Why is burning skin so satisfying

go rite little bit like that. Once or twice a month, I stand in anticipation in my small bathroom and salute my face in the mirror. In the private sanctuary of this intimate space, I carefully examine my skin under a soft amber lamp. The lighting here is nice and welcoming, but the act I’m going to do on my face is anything but. I pick out a soft spatula and use it to smear my face a grayish-pink color. I take a closer look at my thinking, glistening with product and promise, and I wait.

It doesn’t take long for the fun to start.

As it rests in the blossoming cracks dug by years of smiles and frowns, the repentant viscous begins its reign of torture and my whole face screams with concern. It burns and I love it. It hurts and I enjoy it. but why?

I’m hardly the only one who reaches for a super annoying skincare product instead of a goodness cream that asks nothing of my tolerance. And frankly, I don’t even know if my aching mask is working or not, despite the monastic’s devotion to it apparently. What I do know is that the act of suffering somehow makes it feel like it works, and that the pain makes me feel better in the process.

The science of pain, and the way it affects guilt, helps explain the allure of hated skincare. I love my harsh facial treatments because they feel like penance, a deliberate act of earning forgiveness every time I’ve dipped in the sun unprotected. But the attraction also lies in the fact that when we endure some amount of pain in order to achieve something, our minds assign additional value to the result. The term for these intentionally traumatic experiences –masochismIt comes with all the baggage of sexual pessimism. But even after skin care, masochism is normal and pervasive, and understanding it is an important step in the process of removing the stigma of a common human practice.

in 2011 study Posted in psychology To explore the relationship between pain and atonement, the researchers asked study participants to write about one of two things: an example of another person’s rejection or exclusion, or a harmless interaction. Next, they filled out a questionnaire about how guilt they felt. Then the fun part: They had to put their entire hand in ice water for as long as possible. Well, some of them are anyway. The control group got room temperature, scoundrels.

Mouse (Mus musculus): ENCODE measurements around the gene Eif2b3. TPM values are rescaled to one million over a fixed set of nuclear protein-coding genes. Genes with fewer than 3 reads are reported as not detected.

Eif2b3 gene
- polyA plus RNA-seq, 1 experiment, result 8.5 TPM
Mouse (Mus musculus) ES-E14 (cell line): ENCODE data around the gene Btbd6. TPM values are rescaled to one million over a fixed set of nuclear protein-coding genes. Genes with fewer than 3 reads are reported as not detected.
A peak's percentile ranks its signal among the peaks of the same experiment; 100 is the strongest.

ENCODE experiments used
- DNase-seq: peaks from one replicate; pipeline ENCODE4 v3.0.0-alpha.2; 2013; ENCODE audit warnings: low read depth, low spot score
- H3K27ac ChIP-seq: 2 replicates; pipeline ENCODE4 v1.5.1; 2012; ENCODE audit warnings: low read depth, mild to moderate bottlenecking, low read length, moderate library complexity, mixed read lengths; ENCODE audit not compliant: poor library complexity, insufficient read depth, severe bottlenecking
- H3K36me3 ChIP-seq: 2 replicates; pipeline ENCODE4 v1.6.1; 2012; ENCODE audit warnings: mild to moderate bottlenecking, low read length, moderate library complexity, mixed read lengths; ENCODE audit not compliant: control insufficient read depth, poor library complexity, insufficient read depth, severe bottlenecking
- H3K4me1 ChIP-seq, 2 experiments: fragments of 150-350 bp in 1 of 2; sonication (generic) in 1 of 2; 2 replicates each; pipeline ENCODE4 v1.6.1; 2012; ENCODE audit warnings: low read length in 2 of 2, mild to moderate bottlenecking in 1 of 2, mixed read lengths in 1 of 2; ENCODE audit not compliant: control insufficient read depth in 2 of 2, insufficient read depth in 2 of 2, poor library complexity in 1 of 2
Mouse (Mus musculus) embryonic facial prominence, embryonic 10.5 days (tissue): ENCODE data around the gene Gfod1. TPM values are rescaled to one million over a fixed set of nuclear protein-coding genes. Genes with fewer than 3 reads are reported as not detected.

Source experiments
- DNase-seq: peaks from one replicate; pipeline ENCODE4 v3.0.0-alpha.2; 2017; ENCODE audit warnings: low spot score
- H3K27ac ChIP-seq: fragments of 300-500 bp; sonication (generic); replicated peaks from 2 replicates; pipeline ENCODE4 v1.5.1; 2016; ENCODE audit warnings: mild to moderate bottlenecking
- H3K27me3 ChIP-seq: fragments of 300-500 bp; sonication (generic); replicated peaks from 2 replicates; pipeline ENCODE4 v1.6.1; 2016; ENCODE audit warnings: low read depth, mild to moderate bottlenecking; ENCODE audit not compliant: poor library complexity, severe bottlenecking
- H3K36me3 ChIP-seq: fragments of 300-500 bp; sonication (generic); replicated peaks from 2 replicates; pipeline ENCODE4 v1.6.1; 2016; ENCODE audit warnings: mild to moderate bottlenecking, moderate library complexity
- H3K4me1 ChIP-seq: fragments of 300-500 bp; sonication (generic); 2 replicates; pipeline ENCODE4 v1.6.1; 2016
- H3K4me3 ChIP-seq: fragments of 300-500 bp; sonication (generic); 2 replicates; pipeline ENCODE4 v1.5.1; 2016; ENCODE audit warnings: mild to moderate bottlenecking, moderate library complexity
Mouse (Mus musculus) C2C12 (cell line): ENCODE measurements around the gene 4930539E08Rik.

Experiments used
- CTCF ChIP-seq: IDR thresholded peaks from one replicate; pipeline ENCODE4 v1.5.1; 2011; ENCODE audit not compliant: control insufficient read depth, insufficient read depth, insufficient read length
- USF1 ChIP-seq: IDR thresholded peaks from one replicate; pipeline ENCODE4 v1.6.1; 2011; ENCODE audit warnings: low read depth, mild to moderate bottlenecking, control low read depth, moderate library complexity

The researchers found that people who wrote about their guilty memories held their hands in ice water longer, rated the ice water as more painful than the others, and experienced a significant reduction in guilt afterward. Read that again. The offenders experienced more pain, said it hurt more, and felt less guilt afterward. To illustrate this, the authors refer to D.B. Morris’ book, pain culture, which states that “pain is traditionally understood as purely physical, but it is more accurate to describe it as the intersection of body, mind, and culture.” This model of thinking sees people give pain meaning, and Dr. Brock Bastian, one of the study’s authors, says that people are socialized from birth to accept pain within a judgmental model of punishment.

I think it has more to do with a relationship between pain and justice. “Permanent pain can feel like it provides a sense of justice and a form of self-punishment,” Bastian says, noting that the embodiment of punishment can be linked to repentance to varying degrees. It’s not that people openly tell themselves “I punish myself with pain” but rather [they are] Going on a strenuous jog or doing something stressful satisfies the need to restore justice through punishment.” As Bastian says in the paper, “History is replete with examples of ritual or self-induced pain intended to achieve purification.”

In the case of skin care, a sense of justice arises when we feel we have done more earn Effects of painful creams and micro coolants. Pain also gives us a taste of atonement by self-punishment, making us pay for all the crimes we’ve committed against our skin: days without sunscreen, cigarette smoke, compulsive picking, and sleeping in makeup. And once we pay for our leather sins, we get a sweet, sweet taste.

But my attraction to masochistic skincare isn’t just about guilt. There is something else going on, something to do with the ways humans create and experience value. “If something is painful, it can create a sense of value or effectiveness,” Bastian explains. In general, putting effort into things increases our perception of their value, “so using skincare products that are mediocre and hurt a bit, that probably fades into our perception that they’re doing something.”

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